"Criminals are increasingly looking to exploit CNP channels such as mail order/telephone order and e-commerce. Telephone-based payments represent an area of opportunity for fraud as this method of payment exposes account data in the clear and must be given full consideration in any security strategy and PCI DSS compliance program." PCI SSC 2018

What is PCI DSS Compliance?

The Payment Card Industry Data Security Standards (PCI DSS) is a set of requirements for protecting payment account data security. These standards were developed by the PCI Security Standards Council, an organisation founded by American Express, Discover Financial Services, JCB International, MasterCard Worldwide, and Visa International, to facilitate industry-wide adoption of consistent data security measures on a global basis. To learn more you can visit HERE

Who needs to be PCI DSS compliant?

PCI DSS compliance is a contractual obligation, generally between a Merchant and their Acquiring Bank. It applies to ALL entities that store, process and or transmit payment card data, irrespective of the quantity of payments processed. PCI DSS also applies to Third Party Service Providers, who support entities that may have outsourced the payment handling process. Outsourcing does not release an entity from their obligation to be certified as compliant. The requirements apply to all acceptance channels including retail (brick-and-mortar), mail/telephone order (MOTO), and e-commerce.

What happens if I am not compliant?

If you do not comply with the security requirements of the card associations, you put your business and your customers at risk of payment card compromise. Data breaches are becoming more and more frequent, and the reputational damage they can cause to a business can be irreparable. You will also be liable for the cost of the required forensic investigations, fraudulent purchases and the cost of re-issuing cards. You may also lose your card acceptance privileges.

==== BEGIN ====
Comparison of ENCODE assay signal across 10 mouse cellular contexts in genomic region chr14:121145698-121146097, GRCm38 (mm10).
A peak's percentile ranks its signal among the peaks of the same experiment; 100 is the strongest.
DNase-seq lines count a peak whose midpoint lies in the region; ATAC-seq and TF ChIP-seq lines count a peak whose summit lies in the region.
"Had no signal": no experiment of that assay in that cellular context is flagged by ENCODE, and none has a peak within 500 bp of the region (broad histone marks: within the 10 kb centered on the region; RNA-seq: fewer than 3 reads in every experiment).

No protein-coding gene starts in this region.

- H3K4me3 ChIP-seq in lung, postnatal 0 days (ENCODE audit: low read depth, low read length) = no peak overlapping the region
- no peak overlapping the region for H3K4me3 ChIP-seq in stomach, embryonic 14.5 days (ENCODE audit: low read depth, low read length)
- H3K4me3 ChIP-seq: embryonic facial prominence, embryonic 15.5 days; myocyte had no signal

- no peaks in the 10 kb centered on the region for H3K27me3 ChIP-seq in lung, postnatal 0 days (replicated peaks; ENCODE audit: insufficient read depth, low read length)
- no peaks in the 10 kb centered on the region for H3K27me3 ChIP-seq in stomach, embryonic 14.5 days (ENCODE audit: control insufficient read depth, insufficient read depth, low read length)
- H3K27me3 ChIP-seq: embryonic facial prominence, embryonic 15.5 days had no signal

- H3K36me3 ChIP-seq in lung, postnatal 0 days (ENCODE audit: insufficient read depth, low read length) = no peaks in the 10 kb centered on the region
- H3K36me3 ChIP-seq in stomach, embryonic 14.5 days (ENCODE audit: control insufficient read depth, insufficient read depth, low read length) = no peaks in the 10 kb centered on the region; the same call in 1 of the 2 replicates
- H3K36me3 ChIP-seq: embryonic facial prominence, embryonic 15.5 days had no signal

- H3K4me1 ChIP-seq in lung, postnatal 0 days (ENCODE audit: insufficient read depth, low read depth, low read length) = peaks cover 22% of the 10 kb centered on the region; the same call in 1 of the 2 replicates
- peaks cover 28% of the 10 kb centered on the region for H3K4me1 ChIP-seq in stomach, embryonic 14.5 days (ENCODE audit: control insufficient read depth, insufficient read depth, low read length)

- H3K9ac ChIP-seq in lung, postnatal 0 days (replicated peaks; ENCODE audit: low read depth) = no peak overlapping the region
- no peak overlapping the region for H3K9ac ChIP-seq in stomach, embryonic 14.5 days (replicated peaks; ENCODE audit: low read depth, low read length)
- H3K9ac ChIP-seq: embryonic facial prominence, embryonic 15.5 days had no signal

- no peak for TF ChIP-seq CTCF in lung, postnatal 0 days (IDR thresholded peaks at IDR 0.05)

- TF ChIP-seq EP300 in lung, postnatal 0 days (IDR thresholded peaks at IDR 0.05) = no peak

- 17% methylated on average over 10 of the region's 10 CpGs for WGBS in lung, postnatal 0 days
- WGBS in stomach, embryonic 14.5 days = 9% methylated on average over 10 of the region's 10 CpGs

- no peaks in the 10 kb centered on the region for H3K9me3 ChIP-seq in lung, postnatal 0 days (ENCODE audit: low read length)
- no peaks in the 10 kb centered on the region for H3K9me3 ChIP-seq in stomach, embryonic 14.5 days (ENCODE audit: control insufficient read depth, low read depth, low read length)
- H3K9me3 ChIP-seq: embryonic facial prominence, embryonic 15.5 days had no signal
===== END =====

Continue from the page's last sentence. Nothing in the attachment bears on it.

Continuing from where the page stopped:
What are the penalties for breaches?

Data breaches are known by varying names. Visa refer to them as Account Data Compromise (ADC), whereas Mastercard call them Operational Reimbursement (OR) and Fraud Reimbursement (FR). Penalties vary by card schemes and by the state of compliance at the point of breach.
Visa Europe state that a 3000€ penalty would apply for each ADC, which could be followed by a PFI (PCI Forensic Investigation) for Level 1-3 merchants, or for Level 4 merchants who process more than ten thousand Visa cards. Each card then deemed at risk (PAN and CVV2 details) then carries a penalty of 18€.

Example: 30,000 card details breached.

Case Fee: 3000€
ADC Penalties:
30,000 x 18€ = 540,000€

There are hidden costs associated with an ADC event too, including the cost of a full compliance report by engaging a QSA (Qualified Security Assessor) that meets specific information security education requirements, and has taken the appropriate training from the PCI Security Standards Council, as well as the further migration and development costs to outsourced solutions.

What does 'Descoping' mean?

The PCI DSS considers any person, employee, technology or system that comes into contact with sensitive card data as 'in-scope'. To reduce the amount of applicable PCI controls that must be implemented, businesses are advised by the PCI SSC to reduce whom and what comes into contact with cardholder data, called 'Descoping'.

“If you can limit exposure of payment data in your systems, you simplify compliance and reduce the chance of being a target for criminals."

- Troy Leach. CTO PCI Standards Security Council.
Dec 2016